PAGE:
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Microsoft: ASP (Active Server Pages) FAQ

ASP 101

How can I present a user with a loading message? by link9
Posted: 3 Jan 02 (Edited 24 Apr 02)

It has been asked several times about displaying a user a message while your page loads if it takes a long time.  I came up with this very simple little script, which is actually javascript based, and so I figured I'd share.

A note that the example I put here for the loading page will actually do something in later browsers (it adds periods to the end of the message -- one every second), but in older browsers (4.x), it will just be static, which is ok, too.


First, just make a page.  Call it load.htm or something like that, and make it look like the following:

<META NAME="GENERATOR" Content="Microsoft Visual Studio 6.0">
<script language=javascript>
    function dotIt(){
        var i
        for (i=0;i<=15;i++)
    function dotItAgain(){
        var value = theSpan.innerHTML;
        theSpan.innerHTML = value + '.';
<BODY onBlur="this.focus();" onLoad="dotIt();">

<P align=left><STRONG><FONT face=Arial
size=4><span id=theSpan name=theSpan>Loading.</span></FONT></STRONG></P>


Without walking through the particulars, like I said above, the combination of those two funtions combined with the setTimeout() will just add a period to the end of your message each second.  Feel free to modify the number of seconds to suit your needs.  Currently, it's set on 15 (the i<=15).

Notice the body onBlur="this.focus();", which will make the page stay front and center until your parent page is finished w/ whatever it's doing.  I know it seems bad, but if you're implementing this solution, you're probably working on a big app where ppl will be a bit more forgiving on what features and handcuffs you implement.  If you think your users might not appreciate it, then just remove it.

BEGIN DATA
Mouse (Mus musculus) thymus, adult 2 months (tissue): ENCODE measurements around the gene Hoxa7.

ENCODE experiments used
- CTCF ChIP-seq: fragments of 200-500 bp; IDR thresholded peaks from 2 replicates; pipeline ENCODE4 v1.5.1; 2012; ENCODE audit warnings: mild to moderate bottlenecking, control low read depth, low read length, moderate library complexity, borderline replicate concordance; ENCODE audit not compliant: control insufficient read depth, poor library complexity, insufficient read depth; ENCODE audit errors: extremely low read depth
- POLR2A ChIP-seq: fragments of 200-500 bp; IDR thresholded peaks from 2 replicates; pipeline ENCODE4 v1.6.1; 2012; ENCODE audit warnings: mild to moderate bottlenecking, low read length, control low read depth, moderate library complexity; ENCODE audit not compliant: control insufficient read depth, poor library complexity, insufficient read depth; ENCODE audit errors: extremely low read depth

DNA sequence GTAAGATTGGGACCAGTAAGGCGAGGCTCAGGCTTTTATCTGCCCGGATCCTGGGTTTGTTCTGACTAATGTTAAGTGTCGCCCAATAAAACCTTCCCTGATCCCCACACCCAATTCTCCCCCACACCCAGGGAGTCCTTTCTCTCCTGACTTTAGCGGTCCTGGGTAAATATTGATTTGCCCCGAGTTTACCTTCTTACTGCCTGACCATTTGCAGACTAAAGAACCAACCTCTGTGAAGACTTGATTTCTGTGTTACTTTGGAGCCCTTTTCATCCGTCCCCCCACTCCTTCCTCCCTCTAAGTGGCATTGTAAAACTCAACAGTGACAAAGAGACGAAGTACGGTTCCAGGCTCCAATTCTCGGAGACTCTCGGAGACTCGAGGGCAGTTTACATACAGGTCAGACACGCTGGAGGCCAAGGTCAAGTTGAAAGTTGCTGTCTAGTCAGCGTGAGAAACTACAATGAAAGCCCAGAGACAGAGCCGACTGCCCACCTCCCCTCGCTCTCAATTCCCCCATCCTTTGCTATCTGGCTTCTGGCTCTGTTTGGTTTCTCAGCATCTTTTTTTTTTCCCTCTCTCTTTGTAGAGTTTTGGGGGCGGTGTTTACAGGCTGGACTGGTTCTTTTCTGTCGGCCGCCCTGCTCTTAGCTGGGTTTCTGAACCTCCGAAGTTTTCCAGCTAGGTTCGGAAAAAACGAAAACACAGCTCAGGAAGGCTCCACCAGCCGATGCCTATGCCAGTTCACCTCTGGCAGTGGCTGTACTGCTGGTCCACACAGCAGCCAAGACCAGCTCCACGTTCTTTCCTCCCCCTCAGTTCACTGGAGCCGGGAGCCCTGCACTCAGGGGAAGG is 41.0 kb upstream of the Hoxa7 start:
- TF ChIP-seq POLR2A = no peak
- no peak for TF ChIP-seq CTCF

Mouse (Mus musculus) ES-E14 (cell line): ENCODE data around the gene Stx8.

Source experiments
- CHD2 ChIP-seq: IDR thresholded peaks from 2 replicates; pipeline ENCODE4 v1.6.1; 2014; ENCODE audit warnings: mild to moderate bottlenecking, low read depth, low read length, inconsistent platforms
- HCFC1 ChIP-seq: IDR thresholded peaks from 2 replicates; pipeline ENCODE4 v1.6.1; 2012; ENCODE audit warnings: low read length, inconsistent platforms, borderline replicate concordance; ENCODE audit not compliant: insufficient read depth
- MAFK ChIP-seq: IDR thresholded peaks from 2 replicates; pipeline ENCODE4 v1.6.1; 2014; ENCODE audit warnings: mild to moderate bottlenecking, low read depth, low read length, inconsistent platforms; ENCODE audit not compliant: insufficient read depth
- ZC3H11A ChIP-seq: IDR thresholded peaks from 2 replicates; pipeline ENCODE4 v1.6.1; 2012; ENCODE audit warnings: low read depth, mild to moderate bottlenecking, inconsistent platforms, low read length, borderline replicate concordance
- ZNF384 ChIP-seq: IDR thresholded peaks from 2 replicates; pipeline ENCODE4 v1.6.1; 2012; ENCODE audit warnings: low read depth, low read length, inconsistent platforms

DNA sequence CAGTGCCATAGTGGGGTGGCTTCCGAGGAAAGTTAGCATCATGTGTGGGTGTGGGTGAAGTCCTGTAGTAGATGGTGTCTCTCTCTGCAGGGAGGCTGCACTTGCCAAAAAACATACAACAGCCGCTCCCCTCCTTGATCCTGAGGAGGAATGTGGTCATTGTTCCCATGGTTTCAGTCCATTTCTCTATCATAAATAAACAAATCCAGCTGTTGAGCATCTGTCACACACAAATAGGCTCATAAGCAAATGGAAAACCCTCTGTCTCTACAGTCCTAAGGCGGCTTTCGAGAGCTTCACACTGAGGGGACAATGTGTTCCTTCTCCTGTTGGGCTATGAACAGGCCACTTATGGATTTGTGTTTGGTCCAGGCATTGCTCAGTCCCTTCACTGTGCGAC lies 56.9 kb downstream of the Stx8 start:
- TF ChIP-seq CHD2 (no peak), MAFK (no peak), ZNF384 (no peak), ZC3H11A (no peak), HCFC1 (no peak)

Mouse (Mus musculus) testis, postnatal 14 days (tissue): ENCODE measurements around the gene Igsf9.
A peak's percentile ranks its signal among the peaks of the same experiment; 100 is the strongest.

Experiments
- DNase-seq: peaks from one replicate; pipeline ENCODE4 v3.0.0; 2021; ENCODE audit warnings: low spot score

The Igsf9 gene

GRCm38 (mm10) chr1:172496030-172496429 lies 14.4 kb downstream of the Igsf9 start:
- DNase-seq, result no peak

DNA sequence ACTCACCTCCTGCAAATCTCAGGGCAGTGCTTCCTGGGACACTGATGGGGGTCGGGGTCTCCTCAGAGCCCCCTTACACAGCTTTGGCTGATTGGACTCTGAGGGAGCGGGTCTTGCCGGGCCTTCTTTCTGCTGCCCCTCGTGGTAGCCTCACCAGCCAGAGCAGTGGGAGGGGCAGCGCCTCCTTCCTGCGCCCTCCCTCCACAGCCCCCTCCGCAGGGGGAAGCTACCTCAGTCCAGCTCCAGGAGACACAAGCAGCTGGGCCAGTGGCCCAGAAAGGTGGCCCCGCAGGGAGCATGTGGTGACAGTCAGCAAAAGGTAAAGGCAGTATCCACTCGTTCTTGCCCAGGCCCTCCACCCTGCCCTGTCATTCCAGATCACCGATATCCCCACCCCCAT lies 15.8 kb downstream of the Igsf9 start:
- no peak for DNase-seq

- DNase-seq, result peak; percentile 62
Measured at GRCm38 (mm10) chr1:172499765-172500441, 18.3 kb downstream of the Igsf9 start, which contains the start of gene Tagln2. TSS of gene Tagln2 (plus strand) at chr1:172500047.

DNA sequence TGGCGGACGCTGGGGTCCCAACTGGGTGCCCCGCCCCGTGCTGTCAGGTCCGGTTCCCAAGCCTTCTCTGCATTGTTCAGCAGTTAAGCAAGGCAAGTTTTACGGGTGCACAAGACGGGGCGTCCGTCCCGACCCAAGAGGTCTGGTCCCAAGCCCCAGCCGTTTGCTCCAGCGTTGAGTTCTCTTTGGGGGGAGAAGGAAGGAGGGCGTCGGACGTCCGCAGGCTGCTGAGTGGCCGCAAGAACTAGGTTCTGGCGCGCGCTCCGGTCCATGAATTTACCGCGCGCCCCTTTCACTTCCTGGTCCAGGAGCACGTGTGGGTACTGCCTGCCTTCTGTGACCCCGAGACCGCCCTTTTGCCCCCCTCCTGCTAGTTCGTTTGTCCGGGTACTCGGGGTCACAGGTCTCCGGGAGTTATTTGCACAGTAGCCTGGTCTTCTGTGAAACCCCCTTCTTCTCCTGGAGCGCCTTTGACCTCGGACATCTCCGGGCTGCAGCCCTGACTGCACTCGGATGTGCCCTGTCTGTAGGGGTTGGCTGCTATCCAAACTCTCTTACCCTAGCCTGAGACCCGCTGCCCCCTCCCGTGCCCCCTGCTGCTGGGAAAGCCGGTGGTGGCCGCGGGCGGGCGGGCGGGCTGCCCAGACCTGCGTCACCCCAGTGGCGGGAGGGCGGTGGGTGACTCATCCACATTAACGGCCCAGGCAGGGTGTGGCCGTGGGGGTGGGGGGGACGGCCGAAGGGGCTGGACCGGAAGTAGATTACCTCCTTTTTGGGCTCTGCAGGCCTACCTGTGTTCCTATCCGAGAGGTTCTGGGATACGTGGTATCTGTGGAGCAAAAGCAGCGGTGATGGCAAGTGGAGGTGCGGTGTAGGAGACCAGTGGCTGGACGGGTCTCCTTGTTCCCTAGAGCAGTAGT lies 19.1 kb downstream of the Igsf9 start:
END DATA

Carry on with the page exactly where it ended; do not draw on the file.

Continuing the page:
Then, on your ASP page, make sure that buffering is on like so:


If you don't know, this code goes right after your language definition and your <%option explicit%> declaration.  If you aren't using option explicit, then it's time you started.

and then put this bit of code right after your opening <body> tag:

<script language=javascript>
    var url = 'load.htm';
    var x = window.open(url,'loadingWindow','height=50,width=150,scrollbars=no,toolbar=no');
    x.moveTo(200, 200);

Feel free to modify the window parameters to suit your needs, but all this will do is popup the window with your message in it.  

To make this work properly, you will need to do your processing AFTER this bit of client side code has been output.  That means ALL processing afterwards, so that when the page is called, the server will buffer out the above client side code, the loading message will be shown, and THEN your server side routines can start their work, while your user is conveniently passified by your wicked-cool loading message.

The simplest way to do this would be to incorporate everything into one main function for your ASP, and then call that right after you put the code above.

So for example:


might be your next line, and that would be defined as a function on your ASP page, and it would do all your work.

The only thing left to do is to make another client side function.  You might want to call it: 'closeLoader()' and it might look like this:

function closeLoader(){

and then modify your body tag to look like this:

<body onLoad="closeLoader();">

and there you have it... once the page finishes rendering to your users' browsers, the little load.htm page will close out.

Very simple yet effective method to show your users that something is going on, and for them to just be patient.

Just for clarification, here's the whole sha-bang for your parent page:

<%option explicit%>
<body onLoad="closeLoader();">
<script language=javascript>
    var url = 'load.htm';
    var x = window.open(url,'loadingWindow','height=50,width=150,scrollbars=no,toolbar=no');
    x.moveTo(200, 200);

    function closeLoader(){

writeMainContent   'assuming you want to do it this way


Go to your favorite animated .gif editor, and make a loading message animated gif -- and just display that on the page for an even easier loading message.  Just kill the javascript, pop in the pic, and you're off and running.

happy coding everyone!  
Paul Prewett

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